Medaram Jatara: Amenities still a far cry

Medaram Jatara: Amenities still a far cry
Highlights

Medaram Jatara is no more a biennial and an exclusive affair of the tribals as it has been continuously drawing devotee footfall round the year

Medaram (Bhupalpally): Medaram Jatara is no more a biennial and an exclusive affair of the tribals as it has been continuously drawing devotee footfall round the year.

Even though Sammakka-Saralamma Jatara, touted as Asia’s biggest tribal fair, is a biennial event, the time has changed especially since the Telangana Movement that impassioned people to embrace the very essence of local culture and tradition more fondly than ever before. Since the new millennium, Medaram Jatara has been witnessing a huge turnout from all corners of the globe.

Although devotee patronage to Medaram grew in numbers over the years, the successive governments never came up with a plan to provide infrastructure and amenities on a permanent basis. Ahead of every biennial Jatara, the government sanctions funds in a customary manner and the administration rush through makeshift arrangements.

Chief Minister K Chandrasekhar Rao who attended Jatara last year promised to change the face of the Medaram before the next biennial Jatara. He told the officials to prepare a comprehensive development plan with an outlay of Rs 200 crore for Medaram Jatara.

Against this backdrop, the administration had prepared a development blueprint that cost around Rs 184 crore and sent it to the government. It is learnt that major portion of works that were proposed by the Revenue, Irrigation and Tribal Welfare departments account Rs 115 crore. So far the proposals remained a non-starter with the government failing to release funds.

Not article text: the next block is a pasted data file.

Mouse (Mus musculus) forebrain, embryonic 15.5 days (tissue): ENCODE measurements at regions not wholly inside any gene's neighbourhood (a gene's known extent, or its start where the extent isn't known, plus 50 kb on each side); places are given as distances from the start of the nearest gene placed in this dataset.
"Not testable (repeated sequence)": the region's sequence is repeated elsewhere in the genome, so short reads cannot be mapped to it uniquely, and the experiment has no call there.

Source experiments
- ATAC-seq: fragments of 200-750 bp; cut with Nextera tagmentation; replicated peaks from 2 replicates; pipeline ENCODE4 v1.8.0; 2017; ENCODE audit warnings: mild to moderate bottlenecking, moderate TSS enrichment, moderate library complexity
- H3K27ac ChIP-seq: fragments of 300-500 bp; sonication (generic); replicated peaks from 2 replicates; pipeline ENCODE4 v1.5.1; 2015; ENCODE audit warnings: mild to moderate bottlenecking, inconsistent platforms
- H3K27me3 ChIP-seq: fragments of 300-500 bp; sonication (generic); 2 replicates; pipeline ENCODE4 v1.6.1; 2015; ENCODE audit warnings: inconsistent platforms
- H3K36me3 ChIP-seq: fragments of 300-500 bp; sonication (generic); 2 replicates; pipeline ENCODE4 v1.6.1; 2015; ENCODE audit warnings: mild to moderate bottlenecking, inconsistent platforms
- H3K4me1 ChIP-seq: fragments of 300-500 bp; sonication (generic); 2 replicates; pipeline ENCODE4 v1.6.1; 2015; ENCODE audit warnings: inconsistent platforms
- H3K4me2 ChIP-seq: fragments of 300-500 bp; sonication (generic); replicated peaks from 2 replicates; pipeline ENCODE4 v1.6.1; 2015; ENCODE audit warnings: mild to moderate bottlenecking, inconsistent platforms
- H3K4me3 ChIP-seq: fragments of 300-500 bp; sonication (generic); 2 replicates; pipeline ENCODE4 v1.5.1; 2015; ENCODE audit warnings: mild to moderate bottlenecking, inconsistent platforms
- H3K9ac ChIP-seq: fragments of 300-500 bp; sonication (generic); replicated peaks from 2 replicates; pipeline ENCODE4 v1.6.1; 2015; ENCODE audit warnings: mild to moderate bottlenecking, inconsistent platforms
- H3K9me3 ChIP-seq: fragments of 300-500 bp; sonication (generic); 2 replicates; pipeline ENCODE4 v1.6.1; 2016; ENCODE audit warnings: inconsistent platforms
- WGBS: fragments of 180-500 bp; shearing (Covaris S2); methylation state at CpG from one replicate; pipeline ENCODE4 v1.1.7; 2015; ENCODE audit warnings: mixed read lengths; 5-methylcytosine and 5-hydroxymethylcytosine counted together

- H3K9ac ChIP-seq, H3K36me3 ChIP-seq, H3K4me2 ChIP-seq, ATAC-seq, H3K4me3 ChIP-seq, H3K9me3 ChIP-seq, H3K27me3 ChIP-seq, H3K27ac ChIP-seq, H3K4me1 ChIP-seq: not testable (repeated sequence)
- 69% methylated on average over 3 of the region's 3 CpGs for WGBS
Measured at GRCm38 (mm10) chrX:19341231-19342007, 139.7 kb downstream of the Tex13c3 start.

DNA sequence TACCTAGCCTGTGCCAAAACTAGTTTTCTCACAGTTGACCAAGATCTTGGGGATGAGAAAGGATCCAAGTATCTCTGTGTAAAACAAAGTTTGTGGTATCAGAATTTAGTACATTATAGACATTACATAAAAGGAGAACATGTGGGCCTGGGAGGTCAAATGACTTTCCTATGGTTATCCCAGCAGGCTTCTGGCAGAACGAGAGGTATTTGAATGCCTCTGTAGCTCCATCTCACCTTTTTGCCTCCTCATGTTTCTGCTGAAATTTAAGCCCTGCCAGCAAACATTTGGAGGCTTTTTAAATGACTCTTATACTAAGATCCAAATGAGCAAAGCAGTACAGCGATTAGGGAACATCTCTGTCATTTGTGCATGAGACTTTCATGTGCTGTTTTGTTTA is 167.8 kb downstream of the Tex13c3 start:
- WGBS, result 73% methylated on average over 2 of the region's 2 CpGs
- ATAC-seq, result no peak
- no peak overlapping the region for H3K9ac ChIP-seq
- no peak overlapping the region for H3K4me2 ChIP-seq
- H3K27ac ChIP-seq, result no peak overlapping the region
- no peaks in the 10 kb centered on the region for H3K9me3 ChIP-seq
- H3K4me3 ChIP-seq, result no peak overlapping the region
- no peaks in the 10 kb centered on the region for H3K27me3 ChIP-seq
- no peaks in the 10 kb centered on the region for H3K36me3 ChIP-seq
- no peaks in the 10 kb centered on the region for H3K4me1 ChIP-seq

The major works proposed by the officials include, construction of a mini reservoir to address the drinking water problem permanently, bathing ghats and beautification, land acquisition near Jampannavagu and Oorattam, 11 KV electrification, transformers, street lighting etc.

Speaking to The Hans India, the Archaka Sangham president and former ex-officio member Siddaboina Jagga Rao said: “The major problem is water and sanitation. Even before the start of mini jatara, no less 5,000 devotees a day are turning up at Medaram. On public holidays, the number is anywhere close to 10,000. We are expecting a crowd of six to seven lakh during the four-day mini jatara this year.”

With the four-day mini jatara is scheduled to begin on February 20, Joint Collector K Swarnalatha, who held a review meeting with the officials over the conduct of Medaram Jatara recently, told officials to focus on ensuring facilities such as drinking water, makeshift bathing ghats and changing rooms.

Notwithstanding its popularity, Medaram Jatara has failed to attract the attention of the Central and State governments. With the government opting for makeshift arrangements every year, the problems faced by the devotees will remain same during this mini jatara also. There is an imperative need for the administration to provide drinking water, changing rooms and shelter for cooking.

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